Some of the strangest memories I had as a child include being shuffled off to friends' houses for the weekend so my mom could go to Rock Concerts. I remember when she went to see The Rolling Stones in Jacksonville in 1975. I was 14. She went and saw The Who. Pink Floyd. AC/DC, Jethro Tull and more.
I was so embarrassed by her behavior. I begged her to grow up. A lot. She just laughed and kept on partying. My friends thought my mom was great. I had "The Cool Mom."
As I grew up, I watched my mom morph into a dozen different people. She always seemed to be able to go with the flow of change.
I thought I was like that once. After leaving Christianity, embracing Judaism (since abandoned), having an Unassisted Birth, coming out lesbian and moving 3000 miles from home, my mom said, "Barbara Ellen, if you told me you were going to be African-American, I wouldn't bat an eye."
But lately, I feel I have gotten mired in the mud of old age. And criminy, I am a mere 54 years old! Many of my sentences seem to start, "I was in the birth world for 33 years..." and continue with The Way Things Were In the Olden Days.
A couple of days ago, I stumbled upon pictures of a wide variety of amazing things in birth... pictures I'd used to teach, not only my students, but also in my blog. The student group I shared them with were mesmerized! And LOVED them! I felt useful for awhile. And it was nice.
Today, however, was a discussion that took me right back to being that elderly, retired midwife. The topic is irrelevant (and it was in a private group), but after sharing my horror at the topic, I gradually learrned I was, by far, in the minority. When did that happen? How had I missed the advancement of a midwifery skill by being out of the loop for a mere 3 years? And it isn't like I have NO fingers in the midwifery pie anymore, either! I participate in several midwifery groups and run my Navelgazing Midwife Facebook Page.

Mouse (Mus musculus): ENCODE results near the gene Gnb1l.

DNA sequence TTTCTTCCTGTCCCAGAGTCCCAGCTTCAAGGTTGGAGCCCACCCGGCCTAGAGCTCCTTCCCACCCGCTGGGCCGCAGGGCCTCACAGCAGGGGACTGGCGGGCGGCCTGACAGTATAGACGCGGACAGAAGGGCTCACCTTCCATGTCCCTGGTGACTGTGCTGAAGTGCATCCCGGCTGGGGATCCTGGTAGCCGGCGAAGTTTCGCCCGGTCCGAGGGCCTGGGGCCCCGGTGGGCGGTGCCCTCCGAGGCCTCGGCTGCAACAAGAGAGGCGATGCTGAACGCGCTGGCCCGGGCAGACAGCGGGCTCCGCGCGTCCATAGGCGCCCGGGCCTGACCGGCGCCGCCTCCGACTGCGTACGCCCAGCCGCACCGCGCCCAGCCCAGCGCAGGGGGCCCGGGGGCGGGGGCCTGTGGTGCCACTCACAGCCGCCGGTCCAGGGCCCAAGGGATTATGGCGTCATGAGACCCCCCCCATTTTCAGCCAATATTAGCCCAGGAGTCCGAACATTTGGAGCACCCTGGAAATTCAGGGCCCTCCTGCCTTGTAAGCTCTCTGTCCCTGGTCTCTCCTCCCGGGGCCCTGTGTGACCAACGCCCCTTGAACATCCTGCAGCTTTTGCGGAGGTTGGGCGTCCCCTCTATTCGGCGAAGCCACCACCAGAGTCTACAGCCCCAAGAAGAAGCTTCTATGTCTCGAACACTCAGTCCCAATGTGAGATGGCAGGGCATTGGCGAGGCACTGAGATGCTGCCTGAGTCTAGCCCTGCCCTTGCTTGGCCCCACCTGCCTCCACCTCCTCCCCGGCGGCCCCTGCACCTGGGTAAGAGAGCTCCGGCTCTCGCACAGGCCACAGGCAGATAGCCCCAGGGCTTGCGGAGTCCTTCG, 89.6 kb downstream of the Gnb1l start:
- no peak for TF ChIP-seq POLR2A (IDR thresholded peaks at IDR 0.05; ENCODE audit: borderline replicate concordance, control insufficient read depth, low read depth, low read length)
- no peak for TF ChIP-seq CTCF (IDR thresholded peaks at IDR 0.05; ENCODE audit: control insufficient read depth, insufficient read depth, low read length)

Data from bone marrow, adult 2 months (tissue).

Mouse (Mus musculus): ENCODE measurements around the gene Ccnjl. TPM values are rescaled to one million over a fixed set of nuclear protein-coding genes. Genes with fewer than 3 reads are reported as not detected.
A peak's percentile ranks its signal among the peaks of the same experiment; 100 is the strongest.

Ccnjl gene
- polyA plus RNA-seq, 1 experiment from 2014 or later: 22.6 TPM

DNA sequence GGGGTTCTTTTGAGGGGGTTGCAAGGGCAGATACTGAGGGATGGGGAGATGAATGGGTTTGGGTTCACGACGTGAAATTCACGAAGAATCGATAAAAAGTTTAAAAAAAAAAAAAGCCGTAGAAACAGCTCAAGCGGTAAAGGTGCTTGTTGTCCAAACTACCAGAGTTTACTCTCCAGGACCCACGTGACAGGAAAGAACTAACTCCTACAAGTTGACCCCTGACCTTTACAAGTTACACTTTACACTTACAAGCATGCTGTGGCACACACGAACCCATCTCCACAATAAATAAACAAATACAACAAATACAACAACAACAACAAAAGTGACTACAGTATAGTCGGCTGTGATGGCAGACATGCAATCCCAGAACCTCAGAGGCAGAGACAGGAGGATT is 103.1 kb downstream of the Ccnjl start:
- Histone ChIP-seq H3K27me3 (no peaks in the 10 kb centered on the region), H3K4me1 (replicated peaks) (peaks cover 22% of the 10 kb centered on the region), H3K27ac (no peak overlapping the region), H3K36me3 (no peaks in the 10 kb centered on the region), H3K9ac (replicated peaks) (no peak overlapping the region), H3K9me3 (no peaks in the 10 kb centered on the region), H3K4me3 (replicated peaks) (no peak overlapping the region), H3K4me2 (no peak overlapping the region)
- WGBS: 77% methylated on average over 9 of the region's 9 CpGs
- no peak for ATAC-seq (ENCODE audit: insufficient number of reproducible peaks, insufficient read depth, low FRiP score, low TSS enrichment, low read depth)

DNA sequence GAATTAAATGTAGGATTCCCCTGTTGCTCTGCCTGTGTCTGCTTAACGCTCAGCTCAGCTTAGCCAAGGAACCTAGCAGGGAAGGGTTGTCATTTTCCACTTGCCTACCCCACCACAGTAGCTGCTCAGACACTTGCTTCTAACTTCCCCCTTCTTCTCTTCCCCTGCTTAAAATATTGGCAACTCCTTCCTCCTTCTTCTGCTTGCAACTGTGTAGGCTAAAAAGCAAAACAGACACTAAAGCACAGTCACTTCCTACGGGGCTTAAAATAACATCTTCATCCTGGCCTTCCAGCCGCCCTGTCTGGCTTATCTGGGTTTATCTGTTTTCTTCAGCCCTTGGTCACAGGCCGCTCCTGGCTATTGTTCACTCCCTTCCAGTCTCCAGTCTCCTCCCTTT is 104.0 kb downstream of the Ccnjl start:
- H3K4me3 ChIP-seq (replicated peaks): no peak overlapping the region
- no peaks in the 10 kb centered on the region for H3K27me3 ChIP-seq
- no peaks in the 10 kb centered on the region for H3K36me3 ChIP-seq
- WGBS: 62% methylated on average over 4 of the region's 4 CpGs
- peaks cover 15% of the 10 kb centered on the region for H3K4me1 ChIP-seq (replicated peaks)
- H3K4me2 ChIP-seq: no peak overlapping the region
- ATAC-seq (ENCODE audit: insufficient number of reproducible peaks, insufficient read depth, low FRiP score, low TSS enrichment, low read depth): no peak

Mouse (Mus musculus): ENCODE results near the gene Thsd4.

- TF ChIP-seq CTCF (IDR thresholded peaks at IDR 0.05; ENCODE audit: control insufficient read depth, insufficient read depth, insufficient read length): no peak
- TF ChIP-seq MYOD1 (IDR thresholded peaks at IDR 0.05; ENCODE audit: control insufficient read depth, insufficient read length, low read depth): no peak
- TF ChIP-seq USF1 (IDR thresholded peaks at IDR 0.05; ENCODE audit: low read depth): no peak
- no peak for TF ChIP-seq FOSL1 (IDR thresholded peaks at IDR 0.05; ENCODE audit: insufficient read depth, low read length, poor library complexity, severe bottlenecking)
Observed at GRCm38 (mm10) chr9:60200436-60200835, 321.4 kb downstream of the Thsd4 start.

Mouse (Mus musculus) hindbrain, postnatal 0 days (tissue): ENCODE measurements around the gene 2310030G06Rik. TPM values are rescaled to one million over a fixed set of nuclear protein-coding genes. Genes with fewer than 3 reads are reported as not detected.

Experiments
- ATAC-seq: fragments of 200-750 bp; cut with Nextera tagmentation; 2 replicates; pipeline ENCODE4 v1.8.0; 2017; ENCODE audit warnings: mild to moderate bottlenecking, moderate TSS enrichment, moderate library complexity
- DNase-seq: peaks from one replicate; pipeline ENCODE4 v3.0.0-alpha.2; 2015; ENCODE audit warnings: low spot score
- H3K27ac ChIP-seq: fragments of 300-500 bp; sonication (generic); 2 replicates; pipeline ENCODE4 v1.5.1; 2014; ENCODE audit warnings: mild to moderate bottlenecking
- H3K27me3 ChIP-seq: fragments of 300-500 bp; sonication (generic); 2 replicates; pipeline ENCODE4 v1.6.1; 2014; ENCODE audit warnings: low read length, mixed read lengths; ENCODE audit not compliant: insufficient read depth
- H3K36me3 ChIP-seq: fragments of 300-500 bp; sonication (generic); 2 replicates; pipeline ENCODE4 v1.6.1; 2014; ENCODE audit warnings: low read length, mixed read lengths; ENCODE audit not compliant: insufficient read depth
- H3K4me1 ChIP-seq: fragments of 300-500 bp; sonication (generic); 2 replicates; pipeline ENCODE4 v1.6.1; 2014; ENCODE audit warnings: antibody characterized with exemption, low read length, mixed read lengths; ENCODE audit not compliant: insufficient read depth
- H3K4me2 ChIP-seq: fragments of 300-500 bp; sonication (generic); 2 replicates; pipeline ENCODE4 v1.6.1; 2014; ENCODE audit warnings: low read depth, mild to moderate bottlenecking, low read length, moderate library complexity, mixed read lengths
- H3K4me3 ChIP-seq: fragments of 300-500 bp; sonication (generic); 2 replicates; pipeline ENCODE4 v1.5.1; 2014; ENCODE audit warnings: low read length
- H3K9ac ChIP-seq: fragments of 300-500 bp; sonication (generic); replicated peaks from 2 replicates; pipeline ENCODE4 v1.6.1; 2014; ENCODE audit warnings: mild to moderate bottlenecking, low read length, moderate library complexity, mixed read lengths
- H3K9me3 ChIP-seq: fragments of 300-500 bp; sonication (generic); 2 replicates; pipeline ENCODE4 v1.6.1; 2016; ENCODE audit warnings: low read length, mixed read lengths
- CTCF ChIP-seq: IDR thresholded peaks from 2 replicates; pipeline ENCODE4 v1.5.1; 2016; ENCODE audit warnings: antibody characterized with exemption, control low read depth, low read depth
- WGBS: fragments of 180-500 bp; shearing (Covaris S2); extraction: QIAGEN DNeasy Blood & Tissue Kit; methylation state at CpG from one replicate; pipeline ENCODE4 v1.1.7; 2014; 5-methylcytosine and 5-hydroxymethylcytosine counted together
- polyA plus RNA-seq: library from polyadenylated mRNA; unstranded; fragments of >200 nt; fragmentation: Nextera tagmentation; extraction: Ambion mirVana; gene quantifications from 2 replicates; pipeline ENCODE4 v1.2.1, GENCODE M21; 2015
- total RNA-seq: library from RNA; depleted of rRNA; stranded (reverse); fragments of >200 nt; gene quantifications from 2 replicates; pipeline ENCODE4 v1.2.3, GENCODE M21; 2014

Goddess, I feel old.
I wrote out that list the other day of things I think about writing. My history. My life. Is it over? Am I really considering writing my Autobiography at 54? Is there still time and space for growth?
Being a Crone has been an honored position for eons. In many ways, I feel like my knowledge is appreciated... my memories important. In others, I feel like I am sitting here, in my recliner, with 2 broken feet, watching everyone else's life move forward, while I, especially when writing, am stationary. Ha! Or going backwards?
Is living in/replaying the past (and being MIRED in it!) necessary for writing one's memoirs? I am lost and wish I had someone to ask.
I don't want to be left behind. I don't want to sound stupid when I share midwifery knowledge.
I want to remain relevant.
Gangsta Grandma refers to my mom. Her musical tastes have evolved over the decades, always embracing the different genres as they came and went. Her most recent incarnation has been enjoying (gads, LOVING!) Gangsta Rap. My mom is 74 years old. It is frightening to be in her car as she has screaming rap on the radio. I rarely go anywhere with her unless I am driving. Her license plate says, in very few, but clear, letters: Gangst Grandma. I am the stick in the mud, she reminds me often. "Listen to it! It's poetry!" she begs me. I stick my fingers in my ears and sing, "la la la la la" to drown out the horrible words and sounds.
What would happen if I took my fingers out of my ears? If I read the words instead of trying to decipher them through all the screaming? What might I learn?
Who knew I would still have profound lessons coming from mom when I is so flippin' old.
Mama and Meghann